Children were seen over 3 days. Day 1 was dedicated to administration of the testing battery; Days 2 and 3 were designated for the experimental task, a practice session, and completion of testing, if needed. The experimental task consisted of three separate data-collection sessions: Time 1 (T1), Time 2 (T2), and Time 3 (T3). Details regarding each day and the respective tasks are provided in the following sections (also see Table 3).
Table 3. Outline of procedure.
Outline of procedure.×
Day Tasks
1 Speech-language and nonverbal cognitive testing
Collection of speech sample
Auditory screening
2 Familiarization period
Baseline
Practice session
Short-term change
3 Familiarization period
Long-term retention (3 days later)
Table 3. Outline of procedure.
Outline of procedure.×
Day Tasks
1 Speech-language and nonverbal cognitive testing
Collection of speech sample
Auditory screening
2 Familiarization period
Baseline
Practice session
Short-term change
3 Familiarization period
Long-term retention (3 days later)
×
Day 1
Standardized testing and speech sampling were conducted on Day 1. This testing and sampling assessed oromotor function, articulation skills, speech and nonspeech movement sequencing skills, and prosody.
Day 2
Familiarization. A brief familiarization session was conducted prior to T1. Participants were shown two puppets named Badabap and Madeepoom. When the stimuli were presented, children were instructed to listen and remain quiet while the investigator introduced each word and provided an accompanying narrative containing five repetitions of that particular token.
T1 (baseline). Kinematic data collection began following the familiarization phase. Participants first produced the tokens during T1 in order to obtain a baseline measure of oral articulator movement within initial attempts of articulating novel words. Productions were elicited during a story retell game in which children were asked to respond to a question or complete a sentence using names of the puppets that represented each of the novel words (e.g., “Madeepoom went for a walk. Who went for a walk? It was…”). Multiple models of novel word tokens (i.e., puppet names) were presented throughout data collection to reduce the cognitive demand associated with memorization of tokens. If children displayed difficulty retrieving the target name, the examiner would restate the name of the target word in a natural manner and re-elicit production (e.g., “Yes, Madeepoom took a walk. Tell me again. Who took a walk?”). The examiner followed a protocol in which tokens were produced up to 20 times each and elicited in a random order that followed a randomization sequence. No feedback related to accuracy was given, although children were provided with encouragement and motivational feedback (e.g., “Great job!”).
Practice session. Following T1, children were brought to a clinic treatment room and participated in a structured, play-based practice session to facilitate learning of novel word tokens. The practice session integrated motor learning principles with regard to the structure of the practice session and feedback. Tokens were first practiced within a blocked design to facilitate initial learning, followed by randomized presentation of the stimuli. Because the learning of novel words was predicted to be particularly challenging for children with CAS, the current work incorporated blocked practice to facilitate initial learning followed by randomized practice to enhance long-term retention of practice gains (Hall & Magill, 1995). A reduced knowledge of results (KR) feedback schedule was implemented to facilitate long-term retention of practice gains (Maas et al., 2008; Schmidt, 2003). Tokens were practiced 30 times each, resulting in a total of 60 productions during the practice session.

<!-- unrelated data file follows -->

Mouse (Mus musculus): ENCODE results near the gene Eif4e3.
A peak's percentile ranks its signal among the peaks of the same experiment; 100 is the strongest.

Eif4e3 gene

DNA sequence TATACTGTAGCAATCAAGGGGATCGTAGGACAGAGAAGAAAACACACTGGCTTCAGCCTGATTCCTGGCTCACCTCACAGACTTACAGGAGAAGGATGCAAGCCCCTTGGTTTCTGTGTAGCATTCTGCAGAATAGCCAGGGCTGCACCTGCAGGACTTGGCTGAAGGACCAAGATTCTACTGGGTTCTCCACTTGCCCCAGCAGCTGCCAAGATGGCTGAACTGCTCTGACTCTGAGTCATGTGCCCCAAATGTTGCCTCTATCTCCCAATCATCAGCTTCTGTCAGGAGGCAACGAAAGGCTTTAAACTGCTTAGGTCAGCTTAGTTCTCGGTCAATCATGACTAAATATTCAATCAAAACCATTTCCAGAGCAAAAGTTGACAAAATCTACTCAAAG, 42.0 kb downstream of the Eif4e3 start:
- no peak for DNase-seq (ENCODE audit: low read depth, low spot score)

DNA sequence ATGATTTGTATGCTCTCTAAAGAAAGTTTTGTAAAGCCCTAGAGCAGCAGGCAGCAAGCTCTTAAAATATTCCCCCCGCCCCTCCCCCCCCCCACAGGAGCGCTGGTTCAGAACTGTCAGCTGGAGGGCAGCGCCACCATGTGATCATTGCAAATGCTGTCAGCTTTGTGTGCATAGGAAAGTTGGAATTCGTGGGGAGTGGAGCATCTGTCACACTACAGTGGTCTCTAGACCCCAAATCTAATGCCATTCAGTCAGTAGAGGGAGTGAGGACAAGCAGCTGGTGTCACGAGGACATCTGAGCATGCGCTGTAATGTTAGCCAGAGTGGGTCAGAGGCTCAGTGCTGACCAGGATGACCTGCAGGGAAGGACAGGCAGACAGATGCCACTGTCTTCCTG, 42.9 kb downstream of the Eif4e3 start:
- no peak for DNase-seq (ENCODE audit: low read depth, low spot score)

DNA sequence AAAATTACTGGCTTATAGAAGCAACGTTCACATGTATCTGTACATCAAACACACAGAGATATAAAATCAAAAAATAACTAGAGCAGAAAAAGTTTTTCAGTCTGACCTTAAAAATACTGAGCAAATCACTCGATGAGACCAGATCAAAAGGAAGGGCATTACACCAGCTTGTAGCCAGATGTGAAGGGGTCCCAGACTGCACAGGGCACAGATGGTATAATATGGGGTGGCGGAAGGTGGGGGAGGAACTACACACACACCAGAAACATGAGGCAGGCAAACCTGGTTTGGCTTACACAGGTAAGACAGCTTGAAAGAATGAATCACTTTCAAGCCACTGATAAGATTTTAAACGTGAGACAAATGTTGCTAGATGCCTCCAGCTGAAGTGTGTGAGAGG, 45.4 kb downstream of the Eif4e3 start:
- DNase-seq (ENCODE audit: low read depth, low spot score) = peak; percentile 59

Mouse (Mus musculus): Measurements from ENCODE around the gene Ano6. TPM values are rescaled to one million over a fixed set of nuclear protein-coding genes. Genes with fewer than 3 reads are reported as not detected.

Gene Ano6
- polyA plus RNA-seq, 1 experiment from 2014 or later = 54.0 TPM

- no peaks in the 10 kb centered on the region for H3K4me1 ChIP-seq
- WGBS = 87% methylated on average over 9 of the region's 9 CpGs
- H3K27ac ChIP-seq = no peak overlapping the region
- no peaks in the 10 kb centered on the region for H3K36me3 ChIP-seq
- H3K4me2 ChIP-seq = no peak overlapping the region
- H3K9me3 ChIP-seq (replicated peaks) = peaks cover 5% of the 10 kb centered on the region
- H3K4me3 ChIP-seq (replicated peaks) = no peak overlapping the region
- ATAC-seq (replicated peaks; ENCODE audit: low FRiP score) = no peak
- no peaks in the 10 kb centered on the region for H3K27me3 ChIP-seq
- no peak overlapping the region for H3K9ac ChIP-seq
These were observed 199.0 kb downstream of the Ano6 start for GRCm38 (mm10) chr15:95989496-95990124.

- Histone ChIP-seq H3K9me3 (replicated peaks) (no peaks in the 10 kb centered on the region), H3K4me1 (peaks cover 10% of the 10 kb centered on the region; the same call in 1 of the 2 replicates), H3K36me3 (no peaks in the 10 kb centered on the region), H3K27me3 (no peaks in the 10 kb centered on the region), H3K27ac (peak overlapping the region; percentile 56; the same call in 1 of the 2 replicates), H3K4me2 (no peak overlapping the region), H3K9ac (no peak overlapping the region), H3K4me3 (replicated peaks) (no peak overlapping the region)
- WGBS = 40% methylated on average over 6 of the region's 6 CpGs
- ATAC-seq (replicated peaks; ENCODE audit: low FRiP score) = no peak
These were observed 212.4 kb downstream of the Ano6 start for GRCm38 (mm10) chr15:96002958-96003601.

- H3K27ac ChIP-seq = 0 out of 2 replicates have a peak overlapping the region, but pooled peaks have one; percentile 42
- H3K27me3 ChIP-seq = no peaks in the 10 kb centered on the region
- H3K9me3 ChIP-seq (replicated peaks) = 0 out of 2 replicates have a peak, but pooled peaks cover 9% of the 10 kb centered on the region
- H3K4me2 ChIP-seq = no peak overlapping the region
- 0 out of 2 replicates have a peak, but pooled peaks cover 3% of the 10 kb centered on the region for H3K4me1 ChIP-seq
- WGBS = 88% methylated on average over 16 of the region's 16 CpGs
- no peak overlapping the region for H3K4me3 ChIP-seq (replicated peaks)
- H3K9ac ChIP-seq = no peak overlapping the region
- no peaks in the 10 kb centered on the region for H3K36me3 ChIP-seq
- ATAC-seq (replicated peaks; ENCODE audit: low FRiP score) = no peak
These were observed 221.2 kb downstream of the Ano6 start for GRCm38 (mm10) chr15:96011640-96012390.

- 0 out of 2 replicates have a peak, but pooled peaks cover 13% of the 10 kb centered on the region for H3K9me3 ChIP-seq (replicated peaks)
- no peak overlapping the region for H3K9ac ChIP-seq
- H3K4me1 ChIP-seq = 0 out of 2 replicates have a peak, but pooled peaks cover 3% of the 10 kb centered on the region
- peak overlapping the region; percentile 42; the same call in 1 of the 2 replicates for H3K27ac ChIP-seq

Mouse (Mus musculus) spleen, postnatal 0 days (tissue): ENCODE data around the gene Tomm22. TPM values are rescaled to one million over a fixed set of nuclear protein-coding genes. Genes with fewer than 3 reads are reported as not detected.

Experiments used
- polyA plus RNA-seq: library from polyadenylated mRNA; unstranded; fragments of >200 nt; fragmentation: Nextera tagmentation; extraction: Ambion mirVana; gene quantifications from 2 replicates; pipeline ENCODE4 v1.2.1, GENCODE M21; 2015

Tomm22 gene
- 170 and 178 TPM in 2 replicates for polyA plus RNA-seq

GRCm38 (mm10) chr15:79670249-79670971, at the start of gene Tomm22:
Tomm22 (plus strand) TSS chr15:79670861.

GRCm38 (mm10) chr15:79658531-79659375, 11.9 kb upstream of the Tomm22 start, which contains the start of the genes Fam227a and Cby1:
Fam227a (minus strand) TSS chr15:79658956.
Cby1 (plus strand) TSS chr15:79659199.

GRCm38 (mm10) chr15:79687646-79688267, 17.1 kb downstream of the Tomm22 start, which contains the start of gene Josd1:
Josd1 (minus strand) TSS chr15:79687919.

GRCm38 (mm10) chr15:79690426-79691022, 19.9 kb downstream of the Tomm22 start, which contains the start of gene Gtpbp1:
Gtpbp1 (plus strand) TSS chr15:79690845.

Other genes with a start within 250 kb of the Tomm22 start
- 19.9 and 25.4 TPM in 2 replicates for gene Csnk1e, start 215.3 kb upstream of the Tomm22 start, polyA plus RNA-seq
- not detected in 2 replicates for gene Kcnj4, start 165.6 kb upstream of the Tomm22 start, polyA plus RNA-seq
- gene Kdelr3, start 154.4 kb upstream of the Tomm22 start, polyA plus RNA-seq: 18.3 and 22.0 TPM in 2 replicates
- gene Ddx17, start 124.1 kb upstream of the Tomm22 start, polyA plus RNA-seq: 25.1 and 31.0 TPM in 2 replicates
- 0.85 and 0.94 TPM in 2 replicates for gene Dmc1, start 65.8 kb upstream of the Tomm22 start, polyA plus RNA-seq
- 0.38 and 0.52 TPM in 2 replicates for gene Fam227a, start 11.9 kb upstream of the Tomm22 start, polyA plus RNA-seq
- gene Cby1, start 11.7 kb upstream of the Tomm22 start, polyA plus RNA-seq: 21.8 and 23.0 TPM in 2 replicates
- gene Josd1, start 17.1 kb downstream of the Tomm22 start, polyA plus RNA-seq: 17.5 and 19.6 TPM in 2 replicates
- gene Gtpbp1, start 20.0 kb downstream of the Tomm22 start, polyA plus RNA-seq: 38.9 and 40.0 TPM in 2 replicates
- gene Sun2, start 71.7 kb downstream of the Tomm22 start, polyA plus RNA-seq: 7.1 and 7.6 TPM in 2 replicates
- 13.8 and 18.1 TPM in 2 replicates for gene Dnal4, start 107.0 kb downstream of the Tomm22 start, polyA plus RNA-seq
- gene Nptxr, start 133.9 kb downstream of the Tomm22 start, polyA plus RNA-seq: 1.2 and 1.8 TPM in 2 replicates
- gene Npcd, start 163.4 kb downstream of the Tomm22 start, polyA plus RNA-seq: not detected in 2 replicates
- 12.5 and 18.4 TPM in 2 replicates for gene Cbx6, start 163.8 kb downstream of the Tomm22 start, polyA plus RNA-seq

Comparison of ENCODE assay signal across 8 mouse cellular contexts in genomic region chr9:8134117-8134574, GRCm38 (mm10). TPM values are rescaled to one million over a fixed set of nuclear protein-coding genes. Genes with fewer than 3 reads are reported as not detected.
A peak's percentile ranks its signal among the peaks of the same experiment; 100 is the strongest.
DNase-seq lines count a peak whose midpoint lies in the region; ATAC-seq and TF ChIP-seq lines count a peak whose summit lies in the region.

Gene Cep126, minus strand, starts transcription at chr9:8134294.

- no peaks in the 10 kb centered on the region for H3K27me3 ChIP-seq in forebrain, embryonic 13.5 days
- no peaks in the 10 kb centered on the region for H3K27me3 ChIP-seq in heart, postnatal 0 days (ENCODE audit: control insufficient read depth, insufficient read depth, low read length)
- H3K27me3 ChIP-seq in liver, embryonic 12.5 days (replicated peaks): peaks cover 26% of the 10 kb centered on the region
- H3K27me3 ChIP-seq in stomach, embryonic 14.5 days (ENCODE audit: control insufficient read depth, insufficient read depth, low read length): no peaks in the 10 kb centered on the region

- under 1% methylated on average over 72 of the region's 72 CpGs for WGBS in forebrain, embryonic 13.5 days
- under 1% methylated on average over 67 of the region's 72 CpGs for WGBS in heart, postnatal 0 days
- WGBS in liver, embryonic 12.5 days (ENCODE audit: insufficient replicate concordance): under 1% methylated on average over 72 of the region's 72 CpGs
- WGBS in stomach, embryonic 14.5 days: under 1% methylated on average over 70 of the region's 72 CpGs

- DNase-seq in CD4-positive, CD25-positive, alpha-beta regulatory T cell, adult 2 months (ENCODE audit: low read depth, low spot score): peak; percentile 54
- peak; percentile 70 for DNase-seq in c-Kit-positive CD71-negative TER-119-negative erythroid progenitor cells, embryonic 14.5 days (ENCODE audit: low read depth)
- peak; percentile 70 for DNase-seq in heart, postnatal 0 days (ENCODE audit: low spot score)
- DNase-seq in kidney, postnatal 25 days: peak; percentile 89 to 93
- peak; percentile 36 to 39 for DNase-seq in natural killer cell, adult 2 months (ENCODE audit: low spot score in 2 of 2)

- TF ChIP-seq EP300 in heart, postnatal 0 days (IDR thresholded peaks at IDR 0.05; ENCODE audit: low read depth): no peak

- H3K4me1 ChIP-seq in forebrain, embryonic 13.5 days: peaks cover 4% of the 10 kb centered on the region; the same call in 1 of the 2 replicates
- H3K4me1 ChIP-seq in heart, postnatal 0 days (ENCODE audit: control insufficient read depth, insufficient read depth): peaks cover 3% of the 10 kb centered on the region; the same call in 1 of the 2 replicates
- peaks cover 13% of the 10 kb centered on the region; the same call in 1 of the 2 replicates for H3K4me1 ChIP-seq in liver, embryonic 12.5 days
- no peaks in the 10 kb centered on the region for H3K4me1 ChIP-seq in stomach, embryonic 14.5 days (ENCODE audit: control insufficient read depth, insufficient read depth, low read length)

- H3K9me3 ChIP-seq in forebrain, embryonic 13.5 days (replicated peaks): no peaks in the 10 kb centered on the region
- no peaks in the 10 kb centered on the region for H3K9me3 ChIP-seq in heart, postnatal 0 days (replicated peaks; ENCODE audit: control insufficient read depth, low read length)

Stimulus presentation was divided into thirds (i.e., 10 productions of each novel word per third), with a faded amount of feedback provided for each portion of the practice session. In the initial third of the session, targets were presented in a blocked design in which participants practiced one target at a time. KR and knowledge of performance (KP) feedback was provided on 100% of the first 10 productions of each word to promote initial learning. KR feedback indicated whether the child produced the token accurately. KP feedback consisted of visual, verbal, or tactile cues and provided children with direct information about how a token was produced (e.g., “Your lips are not closing at the end of the word. Watch my lips close. Be sure to close your lips too.”). During the second third of the practice session, stimuli were presented in a randomized order with both KP and KR feedback provided on 50% of productions of the second 10 productions of each word. In the final third of the practice sessions, tokens continued to be presented randomly, and KP and KR feedback was offered on 20% of the words produced. Despite findings that KP feedback does not facilitate long-term retention (Ballard et al., 2012), KP feedback was offered throughout the practice session and given at gradually reduced intervals. Continued KP feedback was necessary for children with CAS because this group of children required feedback that offered specific details to facilitate accurate production of targets.